I had CIN II/III with glandular involvement on my biopsy – waiting for LEEP pathology to come any day.
So, I can understand how you feel. Some use CIN III/CIS (your condition) interchangeably.
Timber is 100% right. DO NOT let someone talk you into hysterectomy - esp. not at this point. CIS is very treatable - PLUS, many don't become invasive, even if some dysplastic cells persist (sometimes they become lower grade).
Well, there are a number of women who were cancer-free after CIS after LEEP or Cone, at least for 2-5 years – that I’ve seen on the board. Not too many – however, this can be because once the PAPs are back to normal, they just well, get on with their lives.
There are some studies you can read on the net, however – that give you an excellent idea – as to what is the “cure” and recurrence rate for CIS. Just go to Google or such and search for “recurrence rate of CIS III”, or “progression of CIS III to cancer”, etc.
The thing is, each case is different, so NO ONE (this is the most important thing to remember) can tell what will happen to you (me, anyone else here).
Statistically, however – the 2-5 year “cure” rate is between 67% and 90%, for CIN III and CIS, after 1 LEEP procedure.
I found that THREE risk factors that contribute to future recurrence : the presence of high-risk HPVs (16, 18, 52), involvement of glands (ASGUS), and whether endo-cervical (inner) area is impacted.
The risk factors are especially crucial if all 3 are present.
Some also say margins (clear or not) contribute to risk, some say not important.
I’m a net junkie and I found a myriad of resources which help me learn about cervical dyspasia/cancer and the expectations I may have for myself.
This is a good one: [url]http://screening.iarc.fr[/url]
Check it out! Even includes details on colpo – photos, classification, etc. All and everything.
I URGE you to educate yourself on the subject before you make any decisions. After some careful research, I found that most hysterectomies cause more problems then solutions – in the case of cancer, esp. with small cell or gland types. For periods so heavy that they require blood transfusion – maybe. Cancer – not so much. I was also astonished to find out how many women get this crippling surgery at the drop of a hat.
When I read about personal experiences of cervical cancer/hyster patients, it’s hard to gage the gravity of this cases because often it is a psycho-babble about the greatness of the “good Lawd” and how they are happy just to hang on for their 5 children, etc, etc.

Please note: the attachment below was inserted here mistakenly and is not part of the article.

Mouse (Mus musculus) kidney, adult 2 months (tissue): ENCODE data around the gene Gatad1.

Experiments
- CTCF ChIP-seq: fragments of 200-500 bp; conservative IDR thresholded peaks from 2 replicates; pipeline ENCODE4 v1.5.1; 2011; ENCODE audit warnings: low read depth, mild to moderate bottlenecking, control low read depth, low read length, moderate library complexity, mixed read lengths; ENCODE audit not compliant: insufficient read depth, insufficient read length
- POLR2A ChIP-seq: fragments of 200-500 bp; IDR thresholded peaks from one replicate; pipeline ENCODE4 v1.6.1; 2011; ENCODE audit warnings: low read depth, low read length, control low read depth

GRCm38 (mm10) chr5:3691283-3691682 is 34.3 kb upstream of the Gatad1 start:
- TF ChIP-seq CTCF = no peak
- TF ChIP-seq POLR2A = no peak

I am not a medical professional, but I know quiet a bit about health. You can not cure cancer by removing a vital organ. If it was meant to spread, it will spread. I followed an alarming number of cases that started with diagnoses with CIN/CIS, went on to LEEP/CONE, to hysterectomy, to rads/chemo, to pelvic exterenomy followed by more chemo… well, that tends to be the end of it.
Personally, I’m NOT getting a hyster. Ever. Even if it turns out that an MD recommend one.
Not because I’m a stubborn ignoramus (though you can’t rule it out
, but simply because I see no BENEFIT in it, in this point in life. I’m only 32 – extremely athletic, very active, very healthy, never had anything more then a cold. I am completely asymptomatic for anything – never missed a period, never was late more then 2 days. So if someone offers me a crippling surgery from which some never fully recover, in prospects that it MAY – not will, but MAY, take care of something that MAY be ok on it’s own and only has a 30% chance of a future malignancy, why should I even consider?
If I can have a few years – mostly like decades, of high QUALITY life that I have now, why not take it – over a CERTAIN year or so of suffering with life-long adverse effects?
I’ve learned that taking certain supplements, getting plenty of sleep, cutting out sugar and upping your Ph level may be all you need, and I’m already making changes towards that. Will it work? Not necessarily. Will it help more then taking out my uterus/cervix? You’re freakin’ bet on that.
I have 100% control over what I do. I have zero control over surgeons, nurses, hospital infections, meds, negligence, etc – do I now?
Am I prepared to even consider a possibility that some bumble***** will cause accidental nerve damage and I’ll end up with urinary incontinence for life??
Are you kidding me.
Taking the uterus out is not a cure for cancer, and I’m kind of ticked off that many MDs led people to believe it is. It’s a cure of a symptom, which are dysplastic or cancerous cells. Does it eliminate the underlying causes for cancer (HPV, low cellular oxygen levels, etc)? NO. Does it weaken your immune system and aggravates the problem? YES.
My biggest issue is that cervical cancers are often under-diagnosed. By the time you’re told to get the hysterectomy, it may be too late anyway. The doctors may or may not stage the case correctly. It often seems to be the case. Yes, there tends to be a higher number of women getting cervical cancer today. Or – is it that because MORE are diagnosed? There are many invasive cervical cancers revealed on forensic pathologies of 70-80 yr old women who were NEVER diagnosed, and die of other causes… so what does that tell us, as far as survival?
Sorry, I’m venting here
I am too, frustrated. But I never take anything as a given. It could be too early for me but I like to do my research in advance and make plans accordingly.
I wish all well and best of luck of course, with whatever you chose. My opinion is just that of course; I’m not saying to disregard your doctors. Just don’t trust anyone automatically before you check out the facts or think that’s when then say “it’s your best option”, it really is.
Thoughts anyone? Comments?